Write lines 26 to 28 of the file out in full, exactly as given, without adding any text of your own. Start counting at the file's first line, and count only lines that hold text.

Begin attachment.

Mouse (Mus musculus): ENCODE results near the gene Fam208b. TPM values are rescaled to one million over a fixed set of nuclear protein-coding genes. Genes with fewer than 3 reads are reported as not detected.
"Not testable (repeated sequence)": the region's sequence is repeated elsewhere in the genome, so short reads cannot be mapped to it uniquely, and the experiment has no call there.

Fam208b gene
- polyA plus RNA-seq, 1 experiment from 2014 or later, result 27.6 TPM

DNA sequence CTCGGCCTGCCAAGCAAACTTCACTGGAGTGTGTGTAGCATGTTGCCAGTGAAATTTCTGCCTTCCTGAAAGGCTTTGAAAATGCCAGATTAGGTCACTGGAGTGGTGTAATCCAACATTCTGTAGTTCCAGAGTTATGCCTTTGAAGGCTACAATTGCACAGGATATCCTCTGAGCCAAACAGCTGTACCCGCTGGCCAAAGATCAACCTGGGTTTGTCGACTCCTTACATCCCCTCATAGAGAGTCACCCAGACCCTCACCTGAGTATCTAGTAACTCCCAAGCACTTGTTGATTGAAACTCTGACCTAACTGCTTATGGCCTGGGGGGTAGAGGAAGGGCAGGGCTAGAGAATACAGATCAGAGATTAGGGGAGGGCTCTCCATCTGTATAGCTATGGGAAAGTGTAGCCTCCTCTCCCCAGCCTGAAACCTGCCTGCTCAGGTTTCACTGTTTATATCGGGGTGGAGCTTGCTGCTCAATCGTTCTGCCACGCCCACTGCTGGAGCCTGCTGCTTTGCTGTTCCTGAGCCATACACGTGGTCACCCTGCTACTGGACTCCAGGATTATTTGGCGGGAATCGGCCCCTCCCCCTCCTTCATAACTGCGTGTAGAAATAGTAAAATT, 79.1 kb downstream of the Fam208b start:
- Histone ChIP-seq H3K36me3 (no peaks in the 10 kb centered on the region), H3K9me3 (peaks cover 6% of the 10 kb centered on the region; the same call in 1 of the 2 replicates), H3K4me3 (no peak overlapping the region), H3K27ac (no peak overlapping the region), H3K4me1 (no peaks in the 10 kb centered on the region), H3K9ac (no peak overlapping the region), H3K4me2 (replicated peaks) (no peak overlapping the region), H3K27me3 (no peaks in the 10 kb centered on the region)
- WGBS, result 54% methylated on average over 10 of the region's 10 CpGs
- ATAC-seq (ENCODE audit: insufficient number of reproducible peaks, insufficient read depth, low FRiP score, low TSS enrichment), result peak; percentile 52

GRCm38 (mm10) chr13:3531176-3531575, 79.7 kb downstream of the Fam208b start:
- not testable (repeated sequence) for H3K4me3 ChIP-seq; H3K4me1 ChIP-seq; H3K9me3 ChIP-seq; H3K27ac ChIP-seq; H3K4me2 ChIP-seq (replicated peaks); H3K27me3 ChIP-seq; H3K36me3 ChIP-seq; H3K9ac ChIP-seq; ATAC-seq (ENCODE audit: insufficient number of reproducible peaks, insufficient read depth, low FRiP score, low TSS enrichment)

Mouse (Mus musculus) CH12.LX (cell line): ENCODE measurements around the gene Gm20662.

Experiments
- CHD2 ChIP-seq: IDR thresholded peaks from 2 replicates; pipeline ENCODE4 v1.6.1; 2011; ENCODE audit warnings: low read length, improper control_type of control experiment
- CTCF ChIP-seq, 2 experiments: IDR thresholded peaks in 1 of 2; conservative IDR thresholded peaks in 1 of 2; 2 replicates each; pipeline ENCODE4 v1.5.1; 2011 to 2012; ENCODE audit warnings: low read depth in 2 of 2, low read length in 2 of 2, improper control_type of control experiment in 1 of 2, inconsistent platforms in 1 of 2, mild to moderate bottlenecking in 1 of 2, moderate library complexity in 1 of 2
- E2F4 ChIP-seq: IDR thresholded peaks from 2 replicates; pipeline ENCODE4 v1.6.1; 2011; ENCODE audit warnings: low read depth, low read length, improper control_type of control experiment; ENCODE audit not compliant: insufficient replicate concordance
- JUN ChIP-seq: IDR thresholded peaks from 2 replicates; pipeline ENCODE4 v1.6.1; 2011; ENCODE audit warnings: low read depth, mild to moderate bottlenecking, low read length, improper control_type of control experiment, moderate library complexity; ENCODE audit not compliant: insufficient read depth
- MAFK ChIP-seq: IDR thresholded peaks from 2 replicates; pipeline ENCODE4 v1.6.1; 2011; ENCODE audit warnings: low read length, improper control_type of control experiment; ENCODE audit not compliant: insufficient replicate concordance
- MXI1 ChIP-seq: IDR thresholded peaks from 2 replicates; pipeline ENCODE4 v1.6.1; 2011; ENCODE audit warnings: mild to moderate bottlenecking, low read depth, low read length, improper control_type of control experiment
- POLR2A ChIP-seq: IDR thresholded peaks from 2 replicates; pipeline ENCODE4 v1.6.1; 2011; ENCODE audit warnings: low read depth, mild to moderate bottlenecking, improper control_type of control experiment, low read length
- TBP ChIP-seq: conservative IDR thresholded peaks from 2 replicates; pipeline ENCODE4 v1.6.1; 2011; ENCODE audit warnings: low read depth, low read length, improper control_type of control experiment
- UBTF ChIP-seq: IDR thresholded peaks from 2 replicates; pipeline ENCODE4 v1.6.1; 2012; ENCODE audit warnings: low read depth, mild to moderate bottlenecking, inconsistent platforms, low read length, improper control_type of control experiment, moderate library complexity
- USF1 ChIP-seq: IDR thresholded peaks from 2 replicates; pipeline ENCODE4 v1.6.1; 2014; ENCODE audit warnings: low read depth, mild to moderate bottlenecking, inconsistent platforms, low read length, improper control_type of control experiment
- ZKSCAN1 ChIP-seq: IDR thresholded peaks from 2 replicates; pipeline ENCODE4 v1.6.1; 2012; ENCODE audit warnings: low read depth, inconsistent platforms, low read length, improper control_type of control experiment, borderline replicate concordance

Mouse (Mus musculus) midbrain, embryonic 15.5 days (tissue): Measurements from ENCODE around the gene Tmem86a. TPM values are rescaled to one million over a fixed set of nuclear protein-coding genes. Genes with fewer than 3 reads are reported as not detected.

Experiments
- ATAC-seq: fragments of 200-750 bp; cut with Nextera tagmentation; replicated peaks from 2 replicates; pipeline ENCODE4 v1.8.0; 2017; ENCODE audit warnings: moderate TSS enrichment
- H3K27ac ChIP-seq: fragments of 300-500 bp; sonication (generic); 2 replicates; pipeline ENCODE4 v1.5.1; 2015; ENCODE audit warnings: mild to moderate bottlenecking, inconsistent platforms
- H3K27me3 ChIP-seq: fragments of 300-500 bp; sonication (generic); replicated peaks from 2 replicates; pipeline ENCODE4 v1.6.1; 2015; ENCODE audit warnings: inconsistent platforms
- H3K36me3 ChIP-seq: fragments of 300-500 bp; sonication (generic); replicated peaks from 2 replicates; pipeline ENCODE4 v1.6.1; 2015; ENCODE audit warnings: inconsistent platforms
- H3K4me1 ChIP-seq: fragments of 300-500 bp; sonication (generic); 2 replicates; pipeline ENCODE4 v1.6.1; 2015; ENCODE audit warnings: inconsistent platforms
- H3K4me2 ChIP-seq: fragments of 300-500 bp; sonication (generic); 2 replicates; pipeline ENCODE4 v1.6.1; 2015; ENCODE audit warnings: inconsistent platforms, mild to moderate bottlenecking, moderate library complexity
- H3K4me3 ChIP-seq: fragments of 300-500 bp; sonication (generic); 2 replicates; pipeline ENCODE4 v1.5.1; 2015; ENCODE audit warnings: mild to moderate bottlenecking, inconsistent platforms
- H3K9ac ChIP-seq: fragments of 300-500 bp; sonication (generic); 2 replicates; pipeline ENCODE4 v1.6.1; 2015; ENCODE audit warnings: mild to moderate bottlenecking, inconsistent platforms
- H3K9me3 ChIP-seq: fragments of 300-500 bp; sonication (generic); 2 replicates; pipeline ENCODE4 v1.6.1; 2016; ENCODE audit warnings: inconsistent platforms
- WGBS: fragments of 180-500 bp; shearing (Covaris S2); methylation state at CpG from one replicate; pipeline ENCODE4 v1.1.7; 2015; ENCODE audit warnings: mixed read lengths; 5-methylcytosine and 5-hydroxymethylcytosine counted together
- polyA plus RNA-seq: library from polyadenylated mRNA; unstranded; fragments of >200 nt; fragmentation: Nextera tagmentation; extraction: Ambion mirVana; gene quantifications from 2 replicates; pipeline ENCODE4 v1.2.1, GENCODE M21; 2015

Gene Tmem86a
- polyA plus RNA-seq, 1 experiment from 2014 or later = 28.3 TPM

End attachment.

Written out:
- ATAC-seq: fragments of 200-750 bp; cut with Nextera tagmentation; replicated peaks from 2 replicates; pipeline ENCODE4 v1.8.0; 2017; ENCODE audit warnings: moderate TSS enrichment
- H3K27ac ChIP-seq: fragments of 300-500 bp; sonication (generic); 2 replicates; pipeline ENCODE4 v1.5.1; 2015; ENCODE audit warnings: mild to moderate bottlenecking, inconsistent platforms
- H3K27me3 ChIP-seq: fragments of 300-500 bp; sonication (generic); replicated peaks from 2 replicates; pipeline ENCODE4 v1.6.1; 2015; ENCODE audit warnings: inconsistent platforms